On Saturday I'm holding a book launch. This will not be a glitzy, glamorous affair. It's in an art gallery in a shopping centre. I'm going to teach a family yoga class. A nice-sized group of nice people have confirmed they're coming.
Last night, I dreamt that they started cancelling. I was dragging all my equipment to the art gallery and then the messages started arriving. Floella Benjamin walked by and asked what was going on, and how much money I would make if I sold all the books I was dragging with me, and I felt more disheartened as I knew I would not sell them all and I would not make much money. Floella's reality and mine were very different. (Why dream of Floella? Because she is classy and kind and I loved her hair when I was 4).
I am a little-known, self-published author, and people assume that means that your books are not very good. But I know that they are good and they help people and they work. I have also learnt a lot about the publishing industry, and I know that there are some amazing, little-known writers out there, and some not-so-good but heavily promoted books out there that make much more money. Huge sales figures aren't always an indication of quality.
As a side note, I'm also a little-known, self-employed yoga teacher but I NEVER put myself under the same pressure to be 'successful'. I take pleasure knowing I make a difference to the people who take time out of their lives to attend my classes, week after week.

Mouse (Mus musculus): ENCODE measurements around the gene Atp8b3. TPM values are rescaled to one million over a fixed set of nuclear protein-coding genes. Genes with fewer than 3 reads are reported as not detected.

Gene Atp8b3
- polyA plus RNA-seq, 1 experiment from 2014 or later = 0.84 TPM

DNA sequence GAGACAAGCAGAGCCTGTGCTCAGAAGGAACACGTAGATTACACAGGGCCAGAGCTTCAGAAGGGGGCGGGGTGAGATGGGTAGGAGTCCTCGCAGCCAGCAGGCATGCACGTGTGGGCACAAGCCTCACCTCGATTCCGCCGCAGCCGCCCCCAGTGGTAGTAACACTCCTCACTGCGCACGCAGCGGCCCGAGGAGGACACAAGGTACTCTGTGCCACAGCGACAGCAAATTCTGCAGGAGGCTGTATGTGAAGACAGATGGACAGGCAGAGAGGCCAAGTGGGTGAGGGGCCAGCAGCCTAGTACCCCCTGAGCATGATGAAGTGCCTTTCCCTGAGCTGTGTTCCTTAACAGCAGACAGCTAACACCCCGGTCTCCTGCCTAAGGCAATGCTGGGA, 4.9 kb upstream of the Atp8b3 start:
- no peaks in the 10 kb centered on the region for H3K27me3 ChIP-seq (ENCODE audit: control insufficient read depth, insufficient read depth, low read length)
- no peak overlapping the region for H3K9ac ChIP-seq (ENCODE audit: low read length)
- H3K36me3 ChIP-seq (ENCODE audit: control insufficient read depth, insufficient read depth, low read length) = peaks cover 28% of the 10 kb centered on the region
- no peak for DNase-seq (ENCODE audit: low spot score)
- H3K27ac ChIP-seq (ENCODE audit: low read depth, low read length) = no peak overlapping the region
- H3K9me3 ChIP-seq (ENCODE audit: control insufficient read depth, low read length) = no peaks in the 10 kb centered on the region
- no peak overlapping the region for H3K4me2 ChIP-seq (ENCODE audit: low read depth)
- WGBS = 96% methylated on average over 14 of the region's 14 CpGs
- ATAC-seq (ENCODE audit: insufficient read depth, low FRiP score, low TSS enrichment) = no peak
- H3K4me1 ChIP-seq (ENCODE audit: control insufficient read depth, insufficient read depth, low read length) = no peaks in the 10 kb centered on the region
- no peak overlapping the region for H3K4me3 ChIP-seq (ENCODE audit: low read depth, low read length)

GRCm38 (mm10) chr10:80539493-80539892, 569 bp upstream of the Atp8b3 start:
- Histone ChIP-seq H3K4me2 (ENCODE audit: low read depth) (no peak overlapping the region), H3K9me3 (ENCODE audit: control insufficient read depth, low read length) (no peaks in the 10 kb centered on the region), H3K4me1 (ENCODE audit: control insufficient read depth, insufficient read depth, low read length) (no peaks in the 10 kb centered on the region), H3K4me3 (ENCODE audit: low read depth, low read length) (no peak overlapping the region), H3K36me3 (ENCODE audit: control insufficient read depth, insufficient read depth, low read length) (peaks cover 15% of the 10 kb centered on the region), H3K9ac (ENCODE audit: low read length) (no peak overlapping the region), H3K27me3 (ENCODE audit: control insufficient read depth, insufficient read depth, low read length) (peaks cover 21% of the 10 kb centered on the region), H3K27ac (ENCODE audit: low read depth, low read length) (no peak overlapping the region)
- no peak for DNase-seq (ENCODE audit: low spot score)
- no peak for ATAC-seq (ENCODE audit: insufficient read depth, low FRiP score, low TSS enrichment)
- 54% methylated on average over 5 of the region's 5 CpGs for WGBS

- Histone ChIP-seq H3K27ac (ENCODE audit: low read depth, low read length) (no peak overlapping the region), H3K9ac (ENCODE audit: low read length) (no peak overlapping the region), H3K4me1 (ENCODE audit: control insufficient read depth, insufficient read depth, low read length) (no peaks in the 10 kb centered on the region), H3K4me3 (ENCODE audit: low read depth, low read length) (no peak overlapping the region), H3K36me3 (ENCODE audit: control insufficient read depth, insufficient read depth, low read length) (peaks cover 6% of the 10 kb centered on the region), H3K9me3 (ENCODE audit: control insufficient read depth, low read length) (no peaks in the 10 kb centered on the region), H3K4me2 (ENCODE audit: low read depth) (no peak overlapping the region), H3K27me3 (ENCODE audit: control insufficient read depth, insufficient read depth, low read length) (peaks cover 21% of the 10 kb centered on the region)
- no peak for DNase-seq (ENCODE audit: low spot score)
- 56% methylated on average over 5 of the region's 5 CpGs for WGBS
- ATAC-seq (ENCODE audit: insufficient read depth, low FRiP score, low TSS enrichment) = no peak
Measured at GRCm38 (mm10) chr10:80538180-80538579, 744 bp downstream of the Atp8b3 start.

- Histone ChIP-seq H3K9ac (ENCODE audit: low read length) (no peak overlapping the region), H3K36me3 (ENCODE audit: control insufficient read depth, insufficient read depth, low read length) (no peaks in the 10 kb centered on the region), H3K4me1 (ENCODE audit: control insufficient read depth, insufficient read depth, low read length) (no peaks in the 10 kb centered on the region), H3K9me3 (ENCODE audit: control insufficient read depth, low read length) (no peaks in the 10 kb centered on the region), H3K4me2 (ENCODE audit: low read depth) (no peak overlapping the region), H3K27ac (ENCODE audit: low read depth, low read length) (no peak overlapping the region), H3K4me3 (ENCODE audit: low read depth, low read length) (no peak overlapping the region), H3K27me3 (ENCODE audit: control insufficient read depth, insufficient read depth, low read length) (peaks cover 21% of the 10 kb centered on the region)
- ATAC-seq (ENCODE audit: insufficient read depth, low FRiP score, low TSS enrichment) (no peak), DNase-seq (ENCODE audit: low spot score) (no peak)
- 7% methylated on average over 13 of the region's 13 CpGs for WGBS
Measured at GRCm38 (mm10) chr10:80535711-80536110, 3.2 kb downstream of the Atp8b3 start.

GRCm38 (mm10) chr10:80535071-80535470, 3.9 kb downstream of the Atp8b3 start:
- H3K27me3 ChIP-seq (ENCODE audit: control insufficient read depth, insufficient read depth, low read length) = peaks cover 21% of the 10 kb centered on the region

So with all this negative thinking, I thought, should I cancel Saturday's event? I'm taking time out from my family, and we could go for a walk together or play badminton instead. Or get some jobs done so I don't feel frazzled. Rather that than feel like a flop with my small-scale, non-glamorous event.
But... this morning, a yoga teacher called Agathe at Yoga Soleil Levant posted a quote by Katherine Hepburn: "If you always do what interests you, at least one person is pleased." It got me thinking. I love teaching family yoga. I love being at the Dacorum Creatives Art Hub. I want to do this because it will be fun and joyful and I will be pleased, not because I'll make lots of money or get lots of publicity. Agathe's post reminded me to think more like a yogi. It also reminded me that as a self-employed yoga teacher, I made a decision to do things that made me feel excited - being self-employed means not having to get decisions signed off by a director or a committee, or being told not to do things that I feel are the right thing to do.
So in the spirit of thinking more like a yogi, here are the Yamas and Niyamas of being a writer! My understanding may not be perfect, and there may be other interpretations, but if this gets you thinking, then I have achieved what I set out to do.
The Yamas are restraints, things we should avoid doing in order to live a good life.
Ahimsa - non-violence towards others and yourself. Be kind to yourself! People who self-publish are amazing. We have followed a project through to completion and put ourselves out for the world to judge us.
Sathya - truthfulness. I am being honest and laying my heart bare in writing this blog. Many marketing posts are trying to sell you an image of success, of huge numbers of books sold, to make you want to buy this thing too. My success is in the small numbers of people I reach, but in a profound way. The children with anxiety who I help get to sleep, the children with ADHD who need help slowing their thoughts down, the children who ask to read one of my stories just because they like them, the kids who do yoga every day thanks to my yoga book.